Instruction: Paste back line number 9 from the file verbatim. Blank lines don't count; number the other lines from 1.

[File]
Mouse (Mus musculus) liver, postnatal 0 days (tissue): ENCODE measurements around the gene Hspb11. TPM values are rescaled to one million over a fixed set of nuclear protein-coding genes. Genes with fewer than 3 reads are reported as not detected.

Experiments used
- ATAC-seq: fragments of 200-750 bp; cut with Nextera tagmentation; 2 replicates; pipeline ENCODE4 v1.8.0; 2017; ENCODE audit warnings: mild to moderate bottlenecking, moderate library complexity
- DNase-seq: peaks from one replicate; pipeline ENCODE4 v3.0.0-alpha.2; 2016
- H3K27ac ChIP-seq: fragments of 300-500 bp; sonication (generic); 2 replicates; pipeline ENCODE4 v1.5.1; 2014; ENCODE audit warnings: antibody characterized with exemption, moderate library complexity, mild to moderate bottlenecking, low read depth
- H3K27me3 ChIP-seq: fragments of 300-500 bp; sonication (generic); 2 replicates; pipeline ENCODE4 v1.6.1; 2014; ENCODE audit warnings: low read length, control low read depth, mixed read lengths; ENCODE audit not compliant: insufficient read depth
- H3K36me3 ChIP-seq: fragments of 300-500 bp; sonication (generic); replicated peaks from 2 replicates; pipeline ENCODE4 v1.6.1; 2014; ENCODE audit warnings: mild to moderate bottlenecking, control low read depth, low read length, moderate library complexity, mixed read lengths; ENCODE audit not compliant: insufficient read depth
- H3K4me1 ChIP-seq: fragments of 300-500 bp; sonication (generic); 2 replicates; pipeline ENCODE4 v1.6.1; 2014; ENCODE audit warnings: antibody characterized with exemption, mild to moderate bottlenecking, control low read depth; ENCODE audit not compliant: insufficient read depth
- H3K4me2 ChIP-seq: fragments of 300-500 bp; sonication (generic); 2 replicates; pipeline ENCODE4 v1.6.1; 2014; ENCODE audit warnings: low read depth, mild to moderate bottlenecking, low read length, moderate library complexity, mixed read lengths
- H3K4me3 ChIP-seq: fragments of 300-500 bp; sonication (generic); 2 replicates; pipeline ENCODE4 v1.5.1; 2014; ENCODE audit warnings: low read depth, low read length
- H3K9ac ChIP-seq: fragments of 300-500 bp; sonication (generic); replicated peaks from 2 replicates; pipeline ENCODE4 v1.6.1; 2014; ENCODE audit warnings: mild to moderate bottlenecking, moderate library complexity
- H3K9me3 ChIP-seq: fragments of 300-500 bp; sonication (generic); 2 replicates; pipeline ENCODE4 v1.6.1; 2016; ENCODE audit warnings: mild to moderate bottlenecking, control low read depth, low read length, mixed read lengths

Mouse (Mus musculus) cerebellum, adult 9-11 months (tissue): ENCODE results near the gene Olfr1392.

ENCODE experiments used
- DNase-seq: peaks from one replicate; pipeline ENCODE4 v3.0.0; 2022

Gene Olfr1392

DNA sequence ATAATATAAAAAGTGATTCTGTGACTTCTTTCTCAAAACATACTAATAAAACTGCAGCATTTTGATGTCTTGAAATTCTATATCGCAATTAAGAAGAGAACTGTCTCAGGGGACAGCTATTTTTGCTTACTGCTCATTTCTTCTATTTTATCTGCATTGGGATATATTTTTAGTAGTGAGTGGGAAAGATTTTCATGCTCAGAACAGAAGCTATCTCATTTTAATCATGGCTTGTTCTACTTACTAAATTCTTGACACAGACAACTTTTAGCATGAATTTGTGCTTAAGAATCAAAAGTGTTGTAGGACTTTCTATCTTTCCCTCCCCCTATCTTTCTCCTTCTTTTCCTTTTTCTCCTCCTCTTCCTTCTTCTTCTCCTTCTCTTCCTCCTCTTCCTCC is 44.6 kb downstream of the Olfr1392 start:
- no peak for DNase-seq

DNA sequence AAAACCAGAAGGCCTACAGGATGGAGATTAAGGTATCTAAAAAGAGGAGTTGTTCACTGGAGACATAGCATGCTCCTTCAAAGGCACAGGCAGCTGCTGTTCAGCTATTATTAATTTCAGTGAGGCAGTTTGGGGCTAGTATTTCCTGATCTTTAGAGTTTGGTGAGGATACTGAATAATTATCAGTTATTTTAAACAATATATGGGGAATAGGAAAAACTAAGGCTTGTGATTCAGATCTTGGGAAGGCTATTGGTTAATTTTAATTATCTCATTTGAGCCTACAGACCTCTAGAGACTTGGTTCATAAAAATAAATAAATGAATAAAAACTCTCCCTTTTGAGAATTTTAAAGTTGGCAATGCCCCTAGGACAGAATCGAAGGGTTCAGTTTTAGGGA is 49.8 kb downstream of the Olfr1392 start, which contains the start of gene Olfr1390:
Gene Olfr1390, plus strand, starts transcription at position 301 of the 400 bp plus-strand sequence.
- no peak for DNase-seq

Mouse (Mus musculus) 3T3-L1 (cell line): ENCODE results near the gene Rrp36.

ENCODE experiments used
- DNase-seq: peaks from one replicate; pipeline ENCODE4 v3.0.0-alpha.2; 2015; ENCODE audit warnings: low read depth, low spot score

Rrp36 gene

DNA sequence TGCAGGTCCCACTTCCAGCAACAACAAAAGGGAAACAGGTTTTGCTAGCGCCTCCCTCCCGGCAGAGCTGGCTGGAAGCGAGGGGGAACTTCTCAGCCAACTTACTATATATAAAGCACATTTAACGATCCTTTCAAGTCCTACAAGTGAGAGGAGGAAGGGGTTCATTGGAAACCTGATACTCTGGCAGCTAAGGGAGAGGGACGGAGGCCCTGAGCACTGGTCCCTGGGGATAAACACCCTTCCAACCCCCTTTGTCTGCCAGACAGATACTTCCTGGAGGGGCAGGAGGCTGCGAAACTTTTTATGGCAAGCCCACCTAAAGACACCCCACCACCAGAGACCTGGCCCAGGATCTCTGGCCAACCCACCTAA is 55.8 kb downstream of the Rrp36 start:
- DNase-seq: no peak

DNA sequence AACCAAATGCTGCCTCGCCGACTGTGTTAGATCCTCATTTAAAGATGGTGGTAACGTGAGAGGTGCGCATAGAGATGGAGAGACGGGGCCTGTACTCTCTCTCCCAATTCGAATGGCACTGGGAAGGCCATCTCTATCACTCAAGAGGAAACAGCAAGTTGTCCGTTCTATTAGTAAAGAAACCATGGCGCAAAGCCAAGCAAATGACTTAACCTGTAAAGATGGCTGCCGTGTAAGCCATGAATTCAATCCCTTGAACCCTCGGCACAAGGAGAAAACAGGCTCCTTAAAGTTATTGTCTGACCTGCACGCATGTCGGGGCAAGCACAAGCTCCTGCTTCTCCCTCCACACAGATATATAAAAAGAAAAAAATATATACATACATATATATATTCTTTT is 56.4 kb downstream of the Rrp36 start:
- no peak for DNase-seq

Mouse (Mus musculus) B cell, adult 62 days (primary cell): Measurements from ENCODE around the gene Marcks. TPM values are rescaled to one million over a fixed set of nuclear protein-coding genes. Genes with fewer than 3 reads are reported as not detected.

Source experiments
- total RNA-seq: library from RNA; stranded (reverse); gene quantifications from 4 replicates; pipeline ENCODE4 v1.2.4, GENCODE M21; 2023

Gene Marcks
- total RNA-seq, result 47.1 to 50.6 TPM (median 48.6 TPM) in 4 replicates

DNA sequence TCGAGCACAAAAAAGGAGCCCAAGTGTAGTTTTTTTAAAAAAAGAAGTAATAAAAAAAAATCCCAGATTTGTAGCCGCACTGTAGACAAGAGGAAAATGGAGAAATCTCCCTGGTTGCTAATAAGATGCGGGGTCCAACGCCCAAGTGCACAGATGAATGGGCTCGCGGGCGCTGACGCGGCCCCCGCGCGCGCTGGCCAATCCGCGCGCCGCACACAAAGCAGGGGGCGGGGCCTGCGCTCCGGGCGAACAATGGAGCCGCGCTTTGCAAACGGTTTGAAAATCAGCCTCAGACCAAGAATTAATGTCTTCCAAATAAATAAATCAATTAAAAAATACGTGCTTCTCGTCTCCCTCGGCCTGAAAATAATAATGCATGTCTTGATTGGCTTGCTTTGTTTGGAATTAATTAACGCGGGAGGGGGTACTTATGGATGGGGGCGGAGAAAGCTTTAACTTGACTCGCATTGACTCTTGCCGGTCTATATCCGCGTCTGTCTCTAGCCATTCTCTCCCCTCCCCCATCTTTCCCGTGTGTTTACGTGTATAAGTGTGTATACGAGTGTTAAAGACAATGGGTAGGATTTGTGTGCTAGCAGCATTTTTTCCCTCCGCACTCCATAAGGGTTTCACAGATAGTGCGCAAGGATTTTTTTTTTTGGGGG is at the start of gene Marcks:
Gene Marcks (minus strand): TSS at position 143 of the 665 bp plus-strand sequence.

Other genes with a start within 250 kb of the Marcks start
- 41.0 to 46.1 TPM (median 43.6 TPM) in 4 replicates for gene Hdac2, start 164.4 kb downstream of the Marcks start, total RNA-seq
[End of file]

- H3K4me2 ChIP-seq: fragments of 300-500 bp; sonication (generic); 2 replicates; pipeline ENCODE4 v1.6.1; 2014; ENCODE audit warnings: low read depth, mild to moderate bottlenecking, low read length, moderate library complexity, mixed read lengths